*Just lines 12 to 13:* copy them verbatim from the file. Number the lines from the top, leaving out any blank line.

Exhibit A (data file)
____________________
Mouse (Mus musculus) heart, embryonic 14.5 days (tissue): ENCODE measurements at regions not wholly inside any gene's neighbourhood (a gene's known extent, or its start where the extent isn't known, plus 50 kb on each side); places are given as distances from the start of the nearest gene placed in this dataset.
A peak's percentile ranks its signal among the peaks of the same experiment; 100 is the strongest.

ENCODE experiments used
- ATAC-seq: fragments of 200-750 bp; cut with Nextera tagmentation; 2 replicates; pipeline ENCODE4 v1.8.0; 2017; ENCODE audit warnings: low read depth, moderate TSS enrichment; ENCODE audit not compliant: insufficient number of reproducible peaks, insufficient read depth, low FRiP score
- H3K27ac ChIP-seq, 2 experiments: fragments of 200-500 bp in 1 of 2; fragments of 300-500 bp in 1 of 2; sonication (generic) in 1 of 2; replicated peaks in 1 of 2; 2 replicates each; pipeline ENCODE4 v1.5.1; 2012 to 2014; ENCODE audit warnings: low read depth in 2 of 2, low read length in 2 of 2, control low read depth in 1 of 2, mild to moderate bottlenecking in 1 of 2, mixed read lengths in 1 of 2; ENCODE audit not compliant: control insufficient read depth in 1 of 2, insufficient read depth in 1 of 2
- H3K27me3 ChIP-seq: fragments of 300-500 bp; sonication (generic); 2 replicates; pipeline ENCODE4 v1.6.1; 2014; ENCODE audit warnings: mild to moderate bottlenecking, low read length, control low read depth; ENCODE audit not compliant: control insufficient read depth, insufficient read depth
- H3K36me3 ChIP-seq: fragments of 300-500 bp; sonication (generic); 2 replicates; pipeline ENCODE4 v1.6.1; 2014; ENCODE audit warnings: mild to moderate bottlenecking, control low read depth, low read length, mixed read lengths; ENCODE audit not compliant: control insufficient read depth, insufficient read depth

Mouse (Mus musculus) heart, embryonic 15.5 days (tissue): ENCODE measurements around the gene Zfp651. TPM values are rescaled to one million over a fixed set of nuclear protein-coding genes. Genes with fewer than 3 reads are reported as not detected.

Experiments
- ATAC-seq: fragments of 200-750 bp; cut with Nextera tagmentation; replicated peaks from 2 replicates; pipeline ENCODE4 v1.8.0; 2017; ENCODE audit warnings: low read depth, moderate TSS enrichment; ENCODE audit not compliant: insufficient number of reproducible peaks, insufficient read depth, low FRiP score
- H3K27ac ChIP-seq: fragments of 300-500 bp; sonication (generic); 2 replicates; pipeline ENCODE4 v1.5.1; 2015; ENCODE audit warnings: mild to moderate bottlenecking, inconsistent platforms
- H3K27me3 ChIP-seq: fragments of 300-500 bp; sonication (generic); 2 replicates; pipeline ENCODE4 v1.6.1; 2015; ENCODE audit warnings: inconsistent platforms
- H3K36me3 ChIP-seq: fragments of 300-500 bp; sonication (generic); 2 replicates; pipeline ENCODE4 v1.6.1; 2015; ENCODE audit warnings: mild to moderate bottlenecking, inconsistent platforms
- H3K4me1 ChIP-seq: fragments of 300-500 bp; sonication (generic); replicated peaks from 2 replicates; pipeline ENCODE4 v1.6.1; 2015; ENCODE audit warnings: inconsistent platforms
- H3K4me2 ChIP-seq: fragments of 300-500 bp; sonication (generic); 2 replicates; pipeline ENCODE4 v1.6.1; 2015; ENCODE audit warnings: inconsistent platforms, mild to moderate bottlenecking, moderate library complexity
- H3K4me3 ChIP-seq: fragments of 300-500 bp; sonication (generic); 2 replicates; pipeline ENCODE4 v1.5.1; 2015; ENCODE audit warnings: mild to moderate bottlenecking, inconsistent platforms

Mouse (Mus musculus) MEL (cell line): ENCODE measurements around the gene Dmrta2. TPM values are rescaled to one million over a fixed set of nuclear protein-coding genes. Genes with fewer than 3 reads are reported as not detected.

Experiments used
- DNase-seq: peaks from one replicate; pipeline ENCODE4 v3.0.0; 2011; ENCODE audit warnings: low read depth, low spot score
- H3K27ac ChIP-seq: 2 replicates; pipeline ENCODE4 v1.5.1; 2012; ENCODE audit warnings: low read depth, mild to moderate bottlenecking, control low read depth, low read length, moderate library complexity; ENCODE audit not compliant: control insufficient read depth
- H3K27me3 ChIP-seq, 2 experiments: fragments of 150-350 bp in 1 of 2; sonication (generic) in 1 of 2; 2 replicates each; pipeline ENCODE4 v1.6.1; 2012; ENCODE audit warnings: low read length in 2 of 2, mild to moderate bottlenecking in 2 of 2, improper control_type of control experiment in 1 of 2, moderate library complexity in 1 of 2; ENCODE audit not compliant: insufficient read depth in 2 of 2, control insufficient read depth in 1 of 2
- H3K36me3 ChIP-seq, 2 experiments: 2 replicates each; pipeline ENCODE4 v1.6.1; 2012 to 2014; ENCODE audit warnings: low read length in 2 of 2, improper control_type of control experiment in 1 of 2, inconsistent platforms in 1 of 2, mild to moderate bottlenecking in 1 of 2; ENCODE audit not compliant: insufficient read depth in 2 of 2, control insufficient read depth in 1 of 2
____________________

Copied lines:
- H3K27me3 ChIP-seq: fragments of 300-500 bp; sonication (generic); 2 replicates; pipeline ENCODE4 v1.6.1; 2015; ENCODE audit warnings: inconsistent platforms
- H3K36me3 ChIP-seq: fragments of 300-500 bp; sonication (generic); 2 replicates; pipeline ENCODE4 v1.6.1; 2015; ENCODE audit warnings: mild to moderate bottlenecking, inconsistent platforms